At an age when many people are planning for retirement, Jennifer Nykyforchyn is planning a second career. Nykyforchyn has worked in the technology sector for over 30 years. She’s implemented cybersecurity, money laundering and identity theft solutions for banks, defense companies and large corporations.
At 57, though, Nykyforchyn sees few people over age 65 when she looks at the traditional technology field. Wanting to work into her 70’s, she’s decided to pursue a new career direction, where age and expertise can be her asset.
“The population of older adults is growing. I realized that I could use my skills in business and technology to help people as they age,” says Nykyforchyn, whose path to gerontology was inspired by her experience caring for her mother. For 15 years, she helped her mom navigate all her medical, financial and legal needs.
As she researched her education options, the USC Leonard Davis School of Gerontology emerged as the top school to give her the credentials she was looking for. “It’s the oldest, largest and most prominent gerontology program in the country,” she says.
A real world approach
USC Leonard Davis prepares students for the challenges they will face in the real world. Nykyforchyn observed this in her two classes with Edward Schneider, Professor of Gerontology, Medicine and Biology. She says Schneider has been “fabulous” in opening students’ eyes to the realities of aging and challenging society’s views about getting old.
He told them that the best way to learn about the challenges of older people is to talk to them. “We’ve had to do interviews with seniors and have learned about their experiences with aging, ageism, discrimination and stereotypes,” Nykyforchyn says.
In her leadership class, Schneider brought in CEOs and leaders from prominent organizations to speak to the students. “They shared their views about how the world is changing,” Nykyforchyn says. “To serve a community that is exploding, they said we must adapt our approaches in areas such as health care, housing and accessibility.”
Nykyforchyn praises the strong spirit of collaboration at USC Leonard Davis. “Our professors’ expertise and experience are second to none. They encourage us to think critically, challenge assumptions and stereotypes, ask questions and apply our own real-life experiences,” she says.
A pioneer in online gerontology degrees
USC Leonard Davis was the first school to offer an online gerontology degree. All graduate courses can be taken in person or remotely. Living in Connecticut, Nykyforchyn attends classes entirely online and feels as connected as someone who’s physically in the room.
Students collaborate with one another through discussion boards and group assignments. “For example, professors post ideas or policies and ask you to consider the pros and cons. This approach promotes a greater understanding of the problems older adults face. We also learn what we can do as gerontologists to solve these problems,” Nykyforchyn says.
“Professors foster a sense of inclusion and community,” she says. “They do this by using the discussion board to comment on the weekly lectures. And they have students get together online to think about solutions to social problems. When we’re all working together toward something we believe in, it makes for a virtuous circle.”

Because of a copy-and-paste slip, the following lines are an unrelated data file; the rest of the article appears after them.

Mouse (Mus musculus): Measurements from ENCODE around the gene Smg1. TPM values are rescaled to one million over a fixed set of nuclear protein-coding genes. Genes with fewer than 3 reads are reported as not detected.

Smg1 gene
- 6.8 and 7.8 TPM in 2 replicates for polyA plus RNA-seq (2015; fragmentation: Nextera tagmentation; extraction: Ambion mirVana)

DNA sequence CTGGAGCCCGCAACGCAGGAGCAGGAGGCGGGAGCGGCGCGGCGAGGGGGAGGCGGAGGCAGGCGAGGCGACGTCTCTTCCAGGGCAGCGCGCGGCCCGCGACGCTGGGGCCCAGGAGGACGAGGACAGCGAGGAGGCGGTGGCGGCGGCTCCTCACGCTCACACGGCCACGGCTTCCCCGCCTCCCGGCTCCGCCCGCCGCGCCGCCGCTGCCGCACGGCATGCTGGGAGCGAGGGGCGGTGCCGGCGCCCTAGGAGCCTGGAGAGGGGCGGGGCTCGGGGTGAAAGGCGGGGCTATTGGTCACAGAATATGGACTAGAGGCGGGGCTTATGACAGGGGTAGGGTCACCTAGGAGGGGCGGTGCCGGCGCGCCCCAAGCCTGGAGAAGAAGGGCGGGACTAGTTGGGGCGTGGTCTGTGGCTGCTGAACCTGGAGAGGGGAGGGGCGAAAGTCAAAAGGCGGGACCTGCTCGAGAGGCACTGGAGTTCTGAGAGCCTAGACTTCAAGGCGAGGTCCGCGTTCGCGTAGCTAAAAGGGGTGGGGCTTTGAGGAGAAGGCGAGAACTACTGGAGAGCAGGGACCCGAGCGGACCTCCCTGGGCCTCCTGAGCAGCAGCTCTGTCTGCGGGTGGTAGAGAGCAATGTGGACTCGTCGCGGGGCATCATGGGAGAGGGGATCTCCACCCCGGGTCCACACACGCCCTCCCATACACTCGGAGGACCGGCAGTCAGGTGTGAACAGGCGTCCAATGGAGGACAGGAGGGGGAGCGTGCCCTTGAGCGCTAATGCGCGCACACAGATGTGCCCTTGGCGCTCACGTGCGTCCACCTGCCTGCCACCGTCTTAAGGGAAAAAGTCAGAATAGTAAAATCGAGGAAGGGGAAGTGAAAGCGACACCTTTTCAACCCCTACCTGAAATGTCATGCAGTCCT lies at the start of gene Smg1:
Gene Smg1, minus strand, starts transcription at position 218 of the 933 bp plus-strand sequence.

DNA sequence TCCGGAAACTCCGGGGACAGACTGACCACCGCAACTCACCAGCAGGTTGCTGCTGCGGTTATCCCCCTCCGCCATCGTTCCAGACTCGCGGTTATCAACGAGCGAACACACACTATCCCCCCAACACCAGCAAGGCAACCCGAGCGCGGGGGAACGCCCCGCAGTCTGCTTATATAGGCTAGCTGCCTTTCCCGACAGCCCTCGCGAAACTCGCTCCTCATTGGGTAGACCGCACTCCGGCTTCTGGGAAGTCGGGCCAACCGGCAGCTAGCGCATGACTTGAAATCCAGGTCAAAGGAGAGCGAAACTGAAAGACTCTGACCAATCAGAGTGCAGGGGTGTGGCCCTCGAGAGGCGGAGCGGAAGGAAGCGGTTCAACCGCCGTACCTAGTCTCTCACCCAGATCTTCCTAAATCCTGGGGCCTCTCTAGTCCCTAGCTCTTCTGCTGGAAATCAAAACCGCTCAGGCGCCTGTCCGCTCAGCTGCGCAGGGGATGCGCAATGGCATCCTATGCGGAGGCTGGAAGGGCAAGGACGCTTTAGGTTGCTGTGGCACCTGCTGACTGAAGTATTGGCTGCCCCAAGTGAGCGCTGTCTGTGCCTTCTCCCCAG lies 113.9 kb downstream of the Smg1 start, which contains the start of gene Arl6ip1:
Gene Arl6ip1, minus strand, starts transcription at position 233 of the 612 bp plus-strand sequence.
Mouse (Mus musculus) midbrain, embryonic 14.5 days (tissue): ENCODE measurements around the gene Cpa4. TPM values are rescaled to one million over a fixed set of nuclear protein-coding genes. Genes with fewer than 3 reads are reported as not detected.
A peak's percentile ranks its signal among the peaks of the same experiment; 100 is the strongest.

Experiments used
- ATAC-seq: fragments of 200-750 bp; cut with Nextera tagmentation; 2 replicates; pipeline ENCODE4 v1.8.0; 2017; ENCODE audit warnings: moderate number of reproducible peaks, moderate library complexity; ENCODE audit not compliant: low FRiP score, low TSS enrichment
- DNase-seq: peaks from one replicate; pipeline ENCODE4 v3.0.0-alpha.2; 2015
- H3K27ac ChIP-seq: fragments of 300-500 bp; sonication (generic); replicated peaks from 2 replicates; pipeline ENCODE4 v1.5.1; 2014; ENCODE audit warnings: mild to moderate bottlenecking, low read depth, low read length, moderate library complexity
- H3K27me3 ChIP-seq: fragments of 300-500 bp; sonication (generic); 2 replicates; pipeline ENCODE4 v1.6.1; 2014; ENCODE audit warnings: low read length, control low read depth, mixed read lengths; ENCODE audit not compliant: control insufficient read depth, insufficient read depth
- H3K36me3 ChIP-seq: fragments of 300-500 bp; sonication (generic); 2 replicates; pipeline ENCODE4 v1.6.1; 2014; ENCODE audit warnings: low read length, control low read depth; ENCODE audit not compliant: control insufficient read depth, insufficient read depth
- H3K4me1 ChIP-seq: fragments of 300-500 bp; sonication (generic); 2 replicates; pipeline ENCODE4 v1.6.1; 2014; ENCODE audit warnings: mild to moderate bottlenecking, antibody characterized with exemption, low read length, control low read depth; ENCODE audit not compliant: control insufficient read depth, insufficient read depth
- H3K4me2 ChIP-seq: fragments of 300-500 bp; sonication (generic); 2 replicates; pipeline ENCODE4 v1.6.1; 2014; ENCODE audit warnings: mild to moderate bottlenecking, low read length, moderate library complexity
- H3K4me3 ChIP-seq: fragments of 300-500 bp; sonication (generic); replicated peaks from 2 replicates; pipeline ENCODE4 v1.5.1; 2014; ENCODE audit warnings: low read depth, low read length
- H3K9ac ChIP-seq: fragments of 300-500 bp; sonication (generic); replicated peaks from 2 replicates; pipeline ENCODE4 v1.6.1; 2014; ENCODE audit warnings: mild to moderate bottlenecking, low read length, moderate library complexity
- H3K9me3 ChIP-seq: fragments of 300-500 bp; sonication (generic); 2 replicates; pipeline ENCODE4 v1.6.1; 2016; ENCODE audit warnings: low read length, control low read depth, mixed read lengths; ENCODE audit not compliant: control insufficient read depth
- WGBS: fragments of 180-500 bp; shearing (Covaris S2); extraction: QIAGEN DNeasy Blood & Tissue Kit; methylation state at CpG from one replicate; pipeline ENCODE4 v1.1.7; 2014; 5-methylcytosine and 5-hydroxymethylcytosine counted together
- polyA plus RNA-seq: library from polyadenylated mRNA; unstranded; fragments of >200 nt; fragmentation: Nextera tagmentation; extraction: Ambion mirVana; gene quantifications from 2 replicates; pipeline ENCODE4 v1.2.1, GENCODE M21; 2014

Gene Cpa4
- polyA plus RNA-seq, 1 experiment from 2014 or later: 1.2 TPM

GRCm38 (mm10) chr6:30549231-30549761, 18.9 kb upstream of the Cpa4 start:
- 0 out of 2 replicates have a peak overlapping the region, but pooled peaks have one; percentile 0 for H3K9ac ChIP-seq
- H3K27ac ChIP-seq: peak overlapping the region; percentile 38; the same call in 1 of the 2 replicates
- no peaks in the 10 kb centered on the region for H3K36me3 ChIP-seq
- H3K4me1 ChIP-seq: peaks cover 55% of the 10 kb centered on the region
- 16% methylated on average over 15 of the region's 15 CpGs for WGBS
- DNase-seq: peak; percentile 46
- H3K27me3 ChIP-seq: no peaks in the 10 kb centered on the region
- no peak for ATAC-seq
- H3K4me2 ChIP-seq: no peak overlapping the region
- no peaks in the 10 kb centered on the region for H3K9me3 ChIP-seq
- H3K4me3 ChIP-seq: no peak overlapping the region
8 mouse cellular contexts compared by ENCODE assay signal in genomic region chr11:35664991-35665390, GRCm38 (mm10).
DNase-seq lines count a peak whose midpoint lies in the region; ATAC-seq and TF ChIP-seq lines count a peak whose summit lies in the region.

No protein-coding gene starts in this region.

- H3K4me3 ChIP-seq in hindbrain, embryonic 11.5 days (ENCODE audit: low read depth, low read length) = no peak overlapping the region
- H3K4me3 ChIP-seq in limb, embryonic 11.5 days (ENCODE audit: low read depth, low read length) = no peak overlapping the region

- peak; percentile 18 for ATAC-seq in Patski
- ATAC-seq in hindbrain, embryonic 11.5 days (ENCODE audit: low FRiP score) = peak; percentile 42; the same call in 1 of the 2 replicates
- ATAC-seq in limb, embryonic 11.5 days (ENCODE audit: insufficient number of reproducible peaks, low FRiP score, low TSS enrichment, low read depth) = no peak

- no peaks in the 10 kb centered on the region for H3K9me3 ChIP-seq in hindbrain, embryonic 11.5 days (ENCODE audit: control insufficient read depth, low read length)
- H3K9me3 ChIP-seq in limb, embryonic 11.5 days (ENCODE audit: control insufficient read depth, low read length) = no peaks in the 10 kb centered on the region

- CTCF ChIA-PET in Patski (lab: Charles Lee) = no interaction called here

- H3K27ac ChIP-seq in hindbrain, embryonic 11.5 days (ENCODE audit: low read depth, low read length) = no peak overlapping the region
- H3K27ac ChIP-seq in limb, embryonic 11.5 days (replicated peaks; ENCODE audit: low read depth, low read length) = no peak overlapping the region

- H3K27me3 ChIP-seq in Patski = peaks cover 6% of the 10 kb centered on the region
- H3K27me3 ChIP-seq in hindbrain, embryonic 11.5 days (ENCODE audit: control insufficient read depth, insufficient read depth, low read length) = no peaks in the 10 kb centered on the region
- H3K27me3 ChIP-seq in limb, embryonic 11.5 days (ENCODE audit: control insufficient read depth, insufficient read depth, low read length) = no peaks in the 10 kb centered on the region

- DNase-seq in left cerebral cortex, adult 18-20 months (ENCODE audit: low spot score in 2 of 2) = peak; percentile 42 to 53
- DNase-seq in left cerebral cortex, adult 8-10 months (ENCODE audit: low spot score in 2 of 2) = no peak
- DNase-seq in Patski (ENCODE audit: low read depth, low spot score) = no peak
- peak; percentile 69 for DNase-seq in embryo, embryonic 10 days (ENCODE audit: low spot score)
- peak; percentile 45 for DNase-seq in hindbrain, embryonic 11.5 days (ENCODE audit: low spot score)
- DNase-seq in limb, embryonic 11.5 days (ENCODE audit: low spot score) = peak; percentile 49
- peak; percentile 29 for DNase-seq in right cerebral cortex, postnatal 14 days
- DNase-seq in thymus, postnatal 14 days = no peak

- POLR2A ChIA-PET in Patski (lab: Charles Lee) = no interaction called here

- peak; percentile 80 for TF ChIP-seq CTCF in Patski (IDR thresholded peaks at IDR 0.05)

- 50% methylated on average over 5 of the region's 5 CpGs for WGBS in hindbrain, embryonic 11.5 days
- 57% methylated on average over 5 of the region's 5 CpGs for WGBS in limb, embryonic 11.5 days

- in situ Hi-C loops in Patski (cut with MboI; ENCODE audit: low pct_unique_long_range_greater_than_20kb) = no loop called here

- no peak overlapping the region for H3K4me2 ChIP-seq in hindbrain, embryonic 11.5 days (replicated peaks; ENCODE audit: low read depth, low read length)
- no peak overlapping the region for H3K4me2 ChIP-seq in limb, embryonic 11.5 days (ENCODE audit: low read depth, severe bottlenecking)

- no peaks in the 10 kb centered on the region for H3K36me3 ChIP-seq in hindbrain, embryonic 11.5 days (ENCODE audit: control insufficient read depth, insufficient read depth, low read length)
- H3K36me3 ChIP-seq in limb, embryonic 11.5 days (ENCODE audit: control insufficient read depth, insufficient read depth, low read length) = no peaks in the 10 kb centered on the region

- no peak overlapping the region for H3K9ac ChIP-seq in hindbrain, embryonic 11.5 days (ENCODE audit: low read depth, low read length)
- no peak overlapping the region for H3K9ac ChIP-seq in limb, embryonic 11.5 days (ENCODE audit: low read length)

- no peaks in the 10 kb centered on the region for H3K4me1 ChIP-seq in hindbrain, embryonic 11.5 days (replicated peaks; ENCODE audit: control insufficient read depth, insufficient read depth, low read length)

Nykyforchyn loves the diversity of the student body. She says it’s a mix of older adults who have lifelong experiences and students just beginning their career journey.
A broad array of programs and specialized degrees
Gerontology draws on a diverse range of disciplines, including biology, psychology, sociology, business, technology and many others, to understand aging. Students entering the graduate programs can explore these areas and carve out a niche to match their interests.
Nykyforchyn is in the middle of the Master of Science in Gerontology program and is still exploring all possibilities. As a trained French chef, she thinks about what she could do with an emphasis in nutrition. She’s also considering a dual degree.
USC Leonard Davis has partnered with six other schools on campus to offer programs where students earn dual degrees. Options include business, law, public administration, health administration, social work and pharmacy. With a dual degree, students have even more opportunities to tailor their education.
Tech-savvy Nykyforchyn also sees opportunities in her current industry. In fact, USC Leonard Davis will soon launch a new initiative focused on technology and aging. This program will encourage students to consider gerontological research as they work to make solutions such as telemedicine or smart homes successful for seniors.
“For students at USC Leonard Davis, the world is your oyster,” Nykyforchyn says. “By leveraging my long corporate career, the opportunity to reinvent myself and maintain a sense of purpose is limitless. I see this as my work from age 60 to 75 — the third, and best, phase in my life. I believe it will be even more meaningful and impactful than what I’m doing today.”
To learn more about Master’s degree programs at the USC Leonard Davis School of Gerontology, call us at (213) 740-5156.